Austrian poker players and operators alike emitted a collective sigh of relief upon hearing last week’s gambling news.
In a reasuring turn of events, the Constitutional Court has declared on Friday that poker regulations contained in the Austrian gambling laws were unconstitutional.
The Chief Justice objected specifically to the licensing provisions, including government plans to issue a single Austrian poker room license for the country, as well as their incomplete state. The ruling resulted in the suspension of the whole chapter relating to poker.
This legal defeat for the Ministry of Finance creates a legal limbo for the near future. “We have noted the decision of the Constitutional Court,” commented a ministry spokeswoman, adding that the ruling must be thoroughly analyzed. “Then we will see what further action is needed.”
The court’s decision of repelling the regulations also means that poker is no longer considered gambling in Austria. It was only the Gambling Act of 2010 that explicitly placed the game into that category: prior to it card casinos could be opened freely.
The new law made it a government monopoly, relegating it to casinos. Because the government has not been able to draw up all the new licensing procedures on time, poker parlors became technically illegal at the end of 2012, when the transitional period, during which they were supposed to apply for the new license, expired.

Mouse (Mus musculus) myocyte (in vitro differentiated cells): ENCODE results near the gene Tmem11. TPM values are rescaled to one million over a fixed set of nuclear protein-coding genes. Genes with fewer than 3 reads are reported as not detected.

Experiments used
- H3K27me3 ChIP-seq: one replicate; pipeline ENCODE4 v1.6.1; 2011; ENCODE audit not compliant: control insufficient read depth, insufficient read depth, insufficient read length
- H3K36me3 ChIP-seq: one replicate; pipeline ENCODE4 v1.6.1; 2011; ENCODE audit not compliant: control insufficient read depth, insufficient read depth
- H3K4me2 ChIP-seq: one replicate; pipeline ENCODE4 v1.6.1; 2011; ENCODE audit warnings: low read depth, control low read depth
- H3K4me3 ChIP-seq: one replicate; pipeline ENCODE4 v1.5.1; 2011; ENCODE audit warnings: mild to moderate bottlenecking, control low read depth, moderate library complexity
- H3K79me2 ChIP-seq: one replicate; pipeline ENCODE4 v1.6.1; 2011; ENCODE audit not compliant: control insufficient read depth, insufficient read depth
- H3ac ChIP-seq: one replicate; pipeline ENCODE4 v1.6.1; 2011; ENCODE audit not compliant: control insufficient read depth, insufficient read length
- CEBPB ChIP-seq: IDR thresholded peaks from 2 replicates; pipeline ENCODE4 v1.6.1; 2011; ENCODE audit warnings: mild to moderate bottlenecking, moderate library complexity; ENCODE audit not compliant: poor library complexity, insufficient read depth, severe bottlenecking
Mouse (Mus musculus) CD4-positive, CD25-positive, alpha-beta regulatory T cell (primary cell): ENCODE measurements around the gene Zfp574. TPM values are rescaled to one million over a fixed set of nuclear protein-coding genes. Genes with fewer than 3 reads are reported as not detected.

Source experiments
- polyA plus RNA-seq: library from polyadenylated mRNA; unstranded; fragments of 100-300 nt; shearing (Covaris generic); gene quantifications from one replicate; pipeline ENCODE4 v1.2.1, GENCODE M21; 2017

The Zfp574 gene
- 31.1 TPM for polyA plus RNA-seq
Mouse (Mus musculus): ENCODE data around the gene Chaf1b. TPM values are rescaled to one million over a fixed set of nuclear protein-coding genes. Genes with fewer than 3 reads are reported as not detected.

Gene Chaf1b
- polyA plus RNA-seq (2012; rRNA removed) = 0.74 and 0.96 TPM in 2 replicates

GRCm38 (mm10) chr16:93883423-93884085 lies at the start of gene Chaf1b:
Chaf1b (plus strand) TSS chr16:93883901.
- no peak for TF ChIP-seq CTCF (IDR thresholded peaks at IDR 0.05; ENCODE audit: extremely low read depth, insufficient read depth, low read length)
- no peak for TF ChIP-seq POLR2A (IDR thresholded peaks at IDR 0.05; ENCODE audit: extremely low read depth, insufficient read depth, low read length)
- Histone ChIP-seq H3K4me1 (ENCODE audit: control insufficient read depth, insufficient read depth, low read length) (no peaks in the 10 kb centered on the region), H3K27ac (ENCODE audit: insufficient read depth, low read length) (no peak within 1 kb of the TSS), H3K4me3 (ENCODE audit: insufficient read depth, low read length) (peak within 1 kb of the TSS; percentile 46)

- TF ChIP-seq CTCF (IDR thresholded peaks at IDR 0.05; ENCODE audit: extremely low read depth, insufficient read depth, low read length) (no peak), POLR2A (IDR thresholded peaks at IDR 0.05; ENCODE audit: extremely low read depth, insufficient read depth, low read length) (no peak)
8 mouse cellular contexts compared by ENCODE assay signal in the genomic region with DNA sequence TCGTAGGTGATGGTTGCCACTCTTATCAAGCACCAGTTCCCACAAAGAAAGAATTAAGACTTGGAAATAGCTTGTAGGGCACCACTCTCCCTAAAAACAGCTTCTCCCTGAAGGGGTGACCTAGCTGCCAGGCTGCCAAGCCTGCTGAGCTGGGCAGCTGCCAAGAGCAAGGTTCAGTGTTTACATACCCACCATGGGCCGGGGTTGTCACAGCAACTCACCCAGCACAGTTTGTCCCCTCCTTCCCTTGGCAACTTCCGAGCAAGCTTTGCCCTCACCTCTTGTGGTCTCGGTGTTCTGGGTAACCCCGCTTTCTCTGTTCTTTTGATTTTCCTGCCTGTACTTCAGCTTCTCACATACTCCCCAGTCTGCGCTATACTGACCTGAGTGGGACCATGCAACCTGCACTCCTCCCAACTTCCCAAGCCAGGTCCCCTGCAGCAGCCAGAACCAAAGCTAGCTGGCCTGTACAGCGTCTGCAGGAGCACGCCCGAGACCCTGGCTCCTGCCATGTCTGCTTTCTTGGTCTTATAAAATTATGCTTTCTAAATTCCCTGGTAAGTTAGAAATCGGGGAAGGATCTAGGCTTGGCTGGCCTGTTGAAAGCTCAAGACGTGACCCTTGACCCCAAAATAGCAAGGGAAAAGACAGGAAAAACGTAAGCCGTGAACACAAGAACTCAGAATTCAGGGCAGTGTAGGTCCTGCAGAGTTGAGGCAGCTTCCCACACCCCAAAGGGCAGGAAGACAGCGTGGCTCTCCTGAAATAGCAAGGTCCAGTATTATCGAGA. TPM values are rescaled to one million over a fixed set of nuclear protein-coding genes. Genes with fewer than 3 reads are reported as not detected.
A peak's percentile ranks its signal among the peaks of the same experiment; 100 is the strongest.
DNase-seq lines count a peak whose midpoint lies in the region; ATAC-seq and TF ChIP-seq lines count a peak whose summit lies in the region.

That can not be allowed – this was the opinion of the Constitutional Court, as it scrapped the whole set of new regulations, to the rejoicing of casino operators. “It is a day of great joy. Belief in the rule of law has been affirmed,” said Peter Zanoni, head of Concord Card Casinos.
Many operators had condemned the new law – drawn up after sustained criticism from the EU – claiming that licensing conditions were tailored to provide former monopoly operator Casinos Austria an unfair advantage.
Experts believe the Ministry of Finance has two options. It either does nothing and lets the old legislation enter into force again, thereby re-liberalizing the poker market. Or, it can declare poker as gambling – this option has been left open by the Constitutional Court – and re-regulate the whole concession matter.
The latter option would probably require a new amendment to the Gambling Act.
Zanoni also perceives a third option: the Ministry could simply regulate poker outside the Gambling Act, applying existing trade regulations. “You could make it a bonded or concessionary trade,” suggested the executive.